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Year : 2016  |  Volume : 29  |  Issue : 2  |  Page : 89-94

Teaching tobacco cessation to large student cohorts through train-the-trainers and problem based learning strategies

1 Tobacco Cessation Unit, Internal Medicine Department, Clinics Hospital, Facultad de Medicina, Universidad de la República, Uruguay
2 Department of Medical Psychology, Tobacco Cessation Unit, Facultad de Medicina, Universidad de la República, Uruguay
3 Department of Medical Education, Facultad de Medicina, Universidad de la República, Uruguay

Correspondence Address:
Laura Llambi
Hospital de Clínicas. Avda. Italia s/n esq. Las Heras, Piso 11, 1300 Montevideo
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Source of Support: None, Conflict of Interest: None

DOI: 10.4103/1357-6283.188726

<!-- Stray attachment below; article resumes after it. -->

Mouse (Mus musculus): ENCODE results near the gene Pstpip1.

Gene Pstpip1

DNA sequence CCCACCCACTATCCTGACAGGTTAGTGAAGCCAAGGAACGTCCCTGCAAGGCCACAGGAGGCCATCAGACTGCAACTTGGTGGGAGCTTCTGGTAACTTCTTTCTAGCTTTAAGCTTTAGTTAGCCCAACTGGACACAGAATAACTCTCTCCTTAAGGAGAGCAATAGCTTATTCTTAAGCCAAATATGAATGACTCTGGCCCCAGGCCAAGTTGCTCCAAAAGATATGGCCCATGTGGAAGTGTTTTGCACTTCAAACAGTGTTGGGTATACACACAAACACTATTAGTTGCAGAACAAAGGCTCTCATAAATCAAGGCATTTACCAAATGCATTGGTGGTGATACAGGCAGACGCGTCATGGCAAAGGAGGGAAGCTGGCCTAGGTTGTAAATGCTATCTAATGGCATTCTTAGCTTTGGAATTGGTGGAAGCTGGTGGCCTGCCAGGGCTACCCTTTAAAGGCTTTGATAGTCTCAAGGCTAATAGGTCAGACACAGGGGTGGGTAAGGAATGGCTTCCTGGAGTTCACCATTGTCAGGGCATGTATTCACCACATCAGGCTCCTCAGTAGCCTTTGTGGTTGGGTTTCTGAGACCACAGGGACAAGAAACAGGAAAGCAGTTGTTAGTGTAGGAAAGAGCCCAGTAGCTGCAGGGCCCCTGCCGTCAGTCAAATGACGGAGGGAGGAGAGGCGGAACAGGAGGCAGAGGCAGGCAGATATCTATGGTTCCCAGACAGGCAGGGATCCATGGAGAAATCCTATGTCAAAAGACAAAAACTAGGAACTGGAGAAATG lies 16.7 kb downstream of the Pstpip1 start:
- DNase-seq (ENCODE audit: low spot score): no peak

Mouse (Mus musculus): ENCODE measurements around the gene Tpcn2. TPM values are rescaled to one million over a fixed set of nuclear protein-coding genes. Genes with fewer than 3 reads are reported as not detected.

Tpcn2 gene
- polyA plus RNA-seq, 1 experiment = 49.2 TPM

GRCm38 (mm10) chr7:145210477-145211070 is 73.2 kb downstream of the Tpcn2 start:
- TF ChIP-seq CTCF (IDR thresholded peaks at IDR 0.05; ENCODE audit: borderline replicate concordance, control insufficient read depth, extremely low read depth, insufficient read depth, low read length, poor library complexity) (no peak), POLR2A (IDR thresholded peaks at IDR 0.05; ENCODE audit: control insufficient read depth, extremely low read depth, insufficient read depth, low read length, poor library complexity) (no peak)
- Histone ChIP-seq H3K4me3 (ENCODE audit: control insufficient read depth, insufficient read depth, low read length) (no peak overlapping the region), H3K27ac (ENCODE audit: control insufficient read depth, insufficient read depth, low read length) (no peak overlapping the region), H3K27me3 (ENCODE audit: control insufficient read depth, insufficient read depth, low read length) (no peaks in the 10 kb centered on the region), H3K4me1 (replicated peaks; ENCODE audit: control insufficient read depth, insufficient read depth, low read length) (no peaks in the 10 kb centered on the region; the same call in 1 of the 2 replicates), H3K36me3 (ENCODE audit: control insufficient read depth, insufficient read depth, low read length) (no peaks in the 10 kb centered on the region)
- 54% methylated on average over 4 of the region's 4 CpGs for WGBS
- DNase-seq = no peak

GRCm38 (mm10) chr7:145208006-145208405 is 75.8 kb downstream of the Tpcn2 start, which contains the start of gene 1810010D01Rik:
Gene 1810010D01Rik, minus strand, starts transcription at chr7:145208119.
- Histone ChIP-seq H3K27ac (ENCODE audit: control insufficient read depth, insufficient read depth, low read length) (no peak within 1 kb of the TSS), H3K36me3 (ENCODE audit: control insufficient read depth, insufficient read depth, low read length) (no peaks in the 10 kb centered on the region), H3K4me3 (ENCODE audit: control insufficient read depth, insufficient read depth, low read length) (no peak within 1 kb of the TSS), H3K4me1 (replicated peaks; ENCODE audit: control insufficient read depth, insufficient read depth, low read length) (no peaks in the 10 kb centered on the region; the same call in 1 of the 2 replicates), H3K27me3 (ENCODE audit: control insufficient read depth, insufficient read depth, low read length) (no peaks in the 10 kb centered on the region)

Background: Smoking is a leading cause of preventable deaths worldwide. Graduates of medical schools receive limited training on tobacco cessation and are ill-equipped to treat tobacco dependence. In this paper, we describe and present evidence from an educational intervention based on a train-the-trainers model and problem-based learning strategy aimed to educate a large number of first-year medical students on tobacco-related issues. Methods: A survey assessing students' knowledge, attitudes and beliefs was conducted before and after educational intervention. Tobacco experts from the faculty staff, who are trained problem-based learning tutors, served as facilitators in the problem-based learning setting with 1000 medical students. Results: Significant changes in knowledge and beliefs were observed. Items such as need for further training in cessation, importance, and effectiveness of brief advice showed significant variations after the educational intervention. Discussion: Educational intervention based on a train-the-trainers and problem-based learning approaches are feasible and effective to educate a large cohort of first-year medical students in tobacco issues. Further research is needed to find out whether this intervention improves overall patient care management.

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